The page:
Jonathan Jordan recently did: he's losing, and he knows it.
While it's very common for a newcomer to challenge an office-holder -- Ron Zerban demands a debate with Paul Ryan, and Joe Rooney demands a debate with Allyson Schwartz, for just two of dozens of examples -- it's not common at all -- not at all -- for an incumbent to demand a debate. It's a glaring sign of weakness.
Challengers are usually not well known. A debate with the incumbent can get them better known in a hurry. In fact, just demanding the debate raises a challenger's profile, and the demand is often released to the press for that reason alone. Conversely, incumbents generally resist debates because they don't want their opponents to be better known. Simple math.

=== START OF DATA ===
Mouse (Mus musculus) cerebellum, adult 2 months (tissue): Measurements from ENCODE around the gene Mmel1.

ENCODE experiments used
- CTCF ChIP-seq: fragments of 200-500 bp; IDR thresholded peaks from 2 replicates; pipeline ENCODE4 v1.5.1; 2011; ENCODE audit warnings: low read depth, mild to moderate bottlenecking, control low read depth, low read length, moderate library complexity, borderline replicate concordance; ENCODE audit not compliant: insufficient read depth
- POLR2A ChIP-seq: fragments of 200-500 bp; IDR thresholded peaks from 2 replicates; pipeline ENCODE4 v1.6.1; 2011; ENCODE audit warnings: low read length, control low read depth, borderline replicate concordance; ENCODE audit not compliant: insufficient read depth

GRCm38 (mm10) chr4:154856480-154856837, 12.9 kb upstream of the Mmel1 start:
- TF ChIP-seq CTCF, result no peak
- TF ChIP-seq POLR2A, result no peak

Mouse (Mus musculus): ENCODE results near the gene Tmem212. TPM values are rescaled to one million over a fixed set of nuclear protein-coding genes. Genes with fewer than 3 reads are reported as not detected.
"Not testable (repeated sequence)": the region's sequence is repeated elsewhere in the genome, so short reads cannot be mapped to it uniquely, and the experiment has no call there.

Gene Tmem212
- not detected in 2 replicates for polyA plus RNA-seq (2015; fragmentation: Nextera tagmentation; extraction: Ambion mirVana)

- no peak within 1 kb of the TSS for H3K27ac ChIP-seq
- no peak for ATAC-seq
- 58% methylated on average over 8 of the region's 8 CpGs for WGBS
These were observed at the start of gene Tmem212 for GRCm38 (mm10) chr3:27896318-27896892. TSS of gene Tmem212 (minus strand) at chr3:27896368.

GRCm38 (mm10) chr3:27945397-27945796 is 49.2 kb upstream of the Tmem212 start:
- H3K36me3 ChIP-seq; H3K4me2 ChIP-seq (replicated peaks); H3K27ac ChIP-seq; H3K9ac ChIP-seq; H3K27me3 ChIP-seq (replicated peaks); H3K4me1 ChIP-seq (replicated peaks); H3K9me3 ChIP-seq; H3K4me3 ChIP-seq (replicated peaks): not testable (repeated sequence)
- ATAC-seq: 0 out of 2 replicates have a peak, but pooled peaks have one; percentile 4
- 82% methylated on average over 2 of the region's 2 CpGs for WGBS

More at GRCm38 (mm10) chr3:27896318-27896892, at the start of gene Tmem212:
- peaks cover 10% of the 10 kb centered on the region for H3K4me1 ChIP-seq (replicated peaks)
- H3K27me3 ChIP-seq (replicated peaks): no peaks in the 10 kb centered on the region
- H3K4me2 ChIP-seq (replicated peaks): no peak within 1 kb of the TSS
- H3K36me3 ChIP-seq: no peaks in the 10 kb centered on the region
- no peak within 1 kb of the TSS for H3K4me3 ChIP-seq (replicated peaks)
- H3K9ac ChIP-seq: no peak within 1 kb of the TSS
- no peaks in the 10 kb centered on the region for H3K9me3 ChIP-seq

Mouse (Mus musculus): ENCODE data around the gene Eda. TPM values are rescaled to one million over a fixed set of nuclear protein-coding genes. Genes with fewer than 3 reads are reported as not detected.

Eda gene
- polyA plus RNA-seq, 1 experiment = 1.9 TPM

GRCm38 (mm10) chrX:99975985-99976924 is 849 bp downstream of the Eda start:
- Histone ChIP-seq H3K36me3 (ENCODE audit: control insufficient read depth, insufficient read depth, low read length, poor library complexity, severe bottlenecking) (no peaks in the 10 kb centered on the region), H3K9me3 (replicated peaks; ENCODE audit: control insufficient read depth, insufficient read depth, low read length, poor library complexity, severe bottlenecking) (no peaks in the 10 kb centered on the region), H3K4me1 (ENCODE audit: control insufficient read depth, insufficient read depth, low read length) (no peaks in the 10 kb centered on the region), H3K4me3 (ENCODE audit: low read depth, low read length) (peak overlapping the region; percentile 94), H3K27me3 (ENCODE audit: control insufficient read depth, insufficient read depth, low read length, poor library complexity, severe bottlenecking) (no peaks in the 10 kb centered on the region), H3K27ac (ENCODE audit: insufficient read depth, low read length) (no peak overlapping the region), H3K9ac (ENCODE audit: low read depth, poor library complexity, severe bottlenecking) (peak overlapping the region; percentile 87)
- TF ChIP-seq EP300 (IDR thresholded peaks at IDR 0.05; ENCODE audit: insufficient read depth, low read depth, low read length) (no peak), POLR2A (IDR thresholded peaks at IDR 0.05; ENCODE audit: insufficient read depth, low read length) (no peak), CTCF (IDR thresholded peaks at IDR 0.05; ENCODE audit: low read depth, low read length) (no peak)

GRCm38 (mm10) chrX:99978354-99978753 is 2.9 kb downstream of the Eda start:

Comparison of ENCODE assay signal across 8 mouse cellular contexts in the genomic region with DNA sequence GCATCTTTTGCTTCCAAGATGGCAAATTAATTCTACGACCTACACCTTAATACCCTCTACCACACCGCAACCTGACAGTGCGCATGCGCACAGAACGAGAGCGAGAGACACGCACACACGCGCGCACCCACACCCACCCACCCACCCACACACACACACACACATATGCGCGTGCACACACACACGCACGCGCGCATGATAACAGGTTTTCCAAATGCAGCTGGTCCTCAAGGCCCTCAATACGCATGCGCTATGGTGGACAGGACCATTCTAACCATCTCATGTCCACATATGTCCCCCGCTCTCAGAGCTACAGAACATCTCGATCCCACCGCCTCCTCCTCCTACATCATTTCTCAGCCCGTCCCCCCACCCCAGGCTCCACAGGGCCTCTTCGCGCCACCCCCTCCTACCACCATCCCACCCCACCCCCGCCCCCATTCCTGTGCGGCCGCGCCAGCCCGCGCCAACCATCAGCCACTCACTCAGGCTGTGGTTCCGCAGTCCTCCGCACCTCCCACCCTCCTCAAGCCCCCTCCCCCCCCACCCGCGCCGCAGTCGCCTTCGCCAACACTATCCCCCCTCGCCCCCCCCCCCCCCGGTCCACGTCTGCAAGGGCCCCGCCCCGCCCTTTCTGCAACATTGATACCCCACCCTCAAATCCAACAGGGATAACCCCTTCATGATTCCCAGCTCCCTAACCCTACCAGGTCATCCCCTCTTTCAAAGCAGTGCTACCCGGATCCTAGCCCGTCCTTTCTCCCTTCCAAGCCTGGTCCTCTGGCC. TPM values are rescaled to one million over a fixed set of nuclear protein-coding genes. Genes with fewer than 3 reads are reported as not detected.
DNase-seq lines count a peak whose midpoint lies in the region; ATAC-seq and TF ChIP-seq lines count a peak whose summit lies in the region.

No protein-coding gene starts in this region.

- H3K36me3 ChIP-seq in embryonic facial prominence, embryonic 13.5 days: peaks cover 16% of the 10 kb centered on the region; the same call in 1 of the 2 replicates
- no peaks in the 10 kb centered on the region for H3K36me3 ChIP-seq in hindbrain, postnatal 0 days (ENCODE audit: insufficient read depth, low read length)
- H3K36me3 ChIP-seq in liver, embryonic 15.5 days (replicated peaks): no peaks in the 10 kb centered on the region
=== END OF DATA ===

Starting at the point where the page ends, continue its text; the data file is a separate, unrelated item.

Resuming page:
But for a well financed incumbent like Jonathan Jordan to be agitating in the public press for a debate sends a dog whistle: somebody needs to notice me and right now!
And speaking of how Jonathan Jordan has treated public education during his two years in Raleigh, which I believe we were, there's this.